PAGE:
Time for some galactic stonk shenanigans.

Developer Pixelmatic has released a trailer for upcoming sci-fi MMO Infinite Fleet, scored by longtime Hollywood composer Vince Dicola. Infinite Fleet is a little odd one. It’s evolution pedigree, is ambitious enough to be going into the MMO room using a retro anime art style–and it is all built on crypto.

The programmer’s been quite coy about what exactly differentiates Infinite Fleet from its obvious inspirations like EVE. Players work co-operatively with their fleets to combat an AI alien threat,”leaving their legacy in the game’s lore through its own directed narrative feature,” and there is also”open combat” which is some sort of equivalent to EVE’s nullsec PvP zones. The press release cites Homeworld and EVE as big inspirations, before dropping the bomb about the way that it is”incorporating a crypto advantage to power its own in-game peer-to-peer market.”

Yay. Players earn a cryptocurrency called INF by playing that, as with EVE’s PLEX platform, is of limited distribution and, unlike the PLEX system, is developed on”a secondary layer of this Bitcoin blockchain” known as the Liquid Network. The game’s business model is basically built on the expectation that it will get large enough for a secondary market to develop around this, as has been the case to some extent with PLEX. This will give players”true possession of the asset” (except, obviously, the chances of anyone outside of Infinite Fleet ever desiring that advantage are improbable ).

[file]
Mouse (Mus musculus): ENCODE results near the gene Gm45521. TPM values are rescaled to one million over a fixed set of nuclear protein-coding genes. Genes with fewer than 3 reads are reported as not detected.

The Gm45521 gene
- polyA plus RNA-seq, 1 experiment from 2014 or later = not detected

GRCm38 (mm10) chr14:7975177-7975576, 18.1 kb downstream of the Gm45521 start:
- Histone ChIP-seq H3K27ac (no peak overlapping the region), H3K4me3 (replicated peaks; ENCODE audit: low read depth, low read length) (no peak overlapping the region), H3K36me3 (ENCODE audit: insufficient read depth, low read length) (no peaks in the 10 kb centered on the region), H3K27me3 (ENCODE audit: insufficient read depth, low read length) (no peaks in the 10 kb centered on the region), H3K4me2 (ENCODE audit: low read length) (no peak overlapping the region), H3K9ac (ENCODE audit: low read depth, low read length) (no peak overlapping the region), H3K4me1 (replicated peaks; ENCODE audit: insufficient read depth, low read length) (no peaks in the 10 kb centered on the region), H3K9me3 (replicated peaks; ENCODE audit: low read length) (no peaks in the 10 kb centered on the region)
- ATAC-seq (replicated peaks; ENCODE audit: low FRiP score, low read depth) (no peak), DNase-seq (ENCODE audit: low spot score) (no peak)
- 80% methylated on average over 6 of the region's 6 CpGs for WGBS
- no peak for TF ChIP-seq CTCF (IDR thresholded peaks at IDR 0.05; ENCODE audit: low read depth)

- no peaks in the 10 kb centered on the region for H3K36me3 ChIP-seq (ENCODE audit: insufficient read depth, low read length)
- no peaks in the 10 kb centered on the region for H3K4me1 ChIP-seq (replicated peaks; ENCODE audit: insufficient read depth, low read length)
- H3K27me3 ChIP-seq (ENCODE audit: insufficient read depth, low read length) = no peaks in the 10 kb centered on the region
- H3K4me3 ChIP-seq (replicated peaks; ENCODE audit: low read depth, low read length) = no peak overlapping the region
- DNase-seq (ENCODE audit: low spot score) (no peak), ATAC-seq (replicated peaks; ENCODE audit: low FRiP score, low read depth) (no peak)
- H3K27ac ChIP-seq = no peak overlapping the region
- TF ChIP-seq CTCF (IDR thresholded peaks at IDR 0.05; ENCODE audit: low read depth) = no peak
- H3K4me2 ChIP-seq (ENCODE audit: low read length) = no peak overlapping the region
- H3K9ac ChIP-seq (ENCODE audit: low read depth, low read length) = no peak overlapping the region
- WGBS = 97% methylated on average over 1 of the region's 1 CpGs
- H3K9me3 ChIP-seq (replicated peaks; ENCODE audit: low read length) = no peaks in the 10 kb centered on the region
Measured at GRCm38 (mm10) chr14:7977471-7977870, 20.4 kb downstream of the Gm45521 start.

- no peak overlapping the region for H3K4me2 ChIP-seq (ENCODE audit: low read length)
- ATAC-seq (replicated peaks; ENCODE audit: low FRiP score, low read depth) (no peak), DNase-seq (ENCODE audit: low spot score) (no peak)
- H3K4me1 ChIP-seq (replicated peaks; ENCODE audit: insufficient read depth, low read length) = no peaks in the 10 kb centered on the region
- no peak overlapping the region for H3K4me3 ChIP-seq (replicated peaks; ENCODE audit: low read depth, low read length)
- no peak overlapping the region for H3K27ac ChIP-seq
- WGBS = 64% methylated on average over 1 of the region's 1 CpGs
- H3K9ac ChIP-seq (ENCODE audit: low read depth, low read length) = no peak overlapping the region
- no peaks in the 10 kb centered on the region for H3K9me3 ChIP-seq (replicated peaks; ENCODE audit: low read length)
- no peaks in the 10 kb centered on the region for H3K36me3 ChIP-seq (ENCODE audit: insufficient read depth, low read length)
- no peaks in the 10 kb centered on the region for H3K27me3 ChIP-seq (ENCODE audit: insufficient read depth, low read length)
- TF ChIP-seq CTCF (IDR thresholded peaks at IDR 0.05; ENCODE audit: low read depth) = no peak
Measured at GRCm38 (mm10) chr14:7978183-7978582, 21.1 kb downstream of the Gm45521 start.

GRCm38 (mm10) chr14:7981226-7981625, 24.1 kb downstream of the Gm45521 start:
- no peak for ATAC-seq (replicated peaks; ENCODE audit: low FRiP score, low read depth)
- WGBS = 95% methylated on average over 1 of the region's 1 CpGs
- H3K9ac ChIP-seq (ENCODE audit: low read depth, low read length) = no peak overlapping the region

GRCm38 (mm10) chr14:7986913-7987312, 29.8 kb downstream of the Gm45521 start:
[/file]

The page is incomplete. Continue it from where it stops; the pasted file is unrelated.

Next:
The game itself seems alright. DiCola’s soaring score certainly helps, the battles appear to be an interesting mix of realtime firing and wider strategy. I can view this scratching a Homeworld itch for players that miss that game’s glorious galactic vistas. But these games are notoriously difficult to market in a preview, given their nature since life-swallowing hobbies: Only when it’s at the hands will players get a sense for whether Infinite Fleet gets the strategic and structural depth to control attention.

If you would like more detail about what Infinite Fleet is about for, or to start buying $40 spaceships to get a game which is not out yet (wonder where they got that notion ), here is the game’s homepage.

Obviously EVE is not the sole competitor Infinite Fleet has: If you be inclined to spaff money up the wall on space opera claims, Star Citizen remains in route. Elite grows more impressive with each upgrade, although No Man’s Sky has developed into the ultimate cosmic chillout. Judging by this trailer Infinite Fleet has its work cut out: Virtual space is much more cut-throat battleground than any Hollywood movie could envision.


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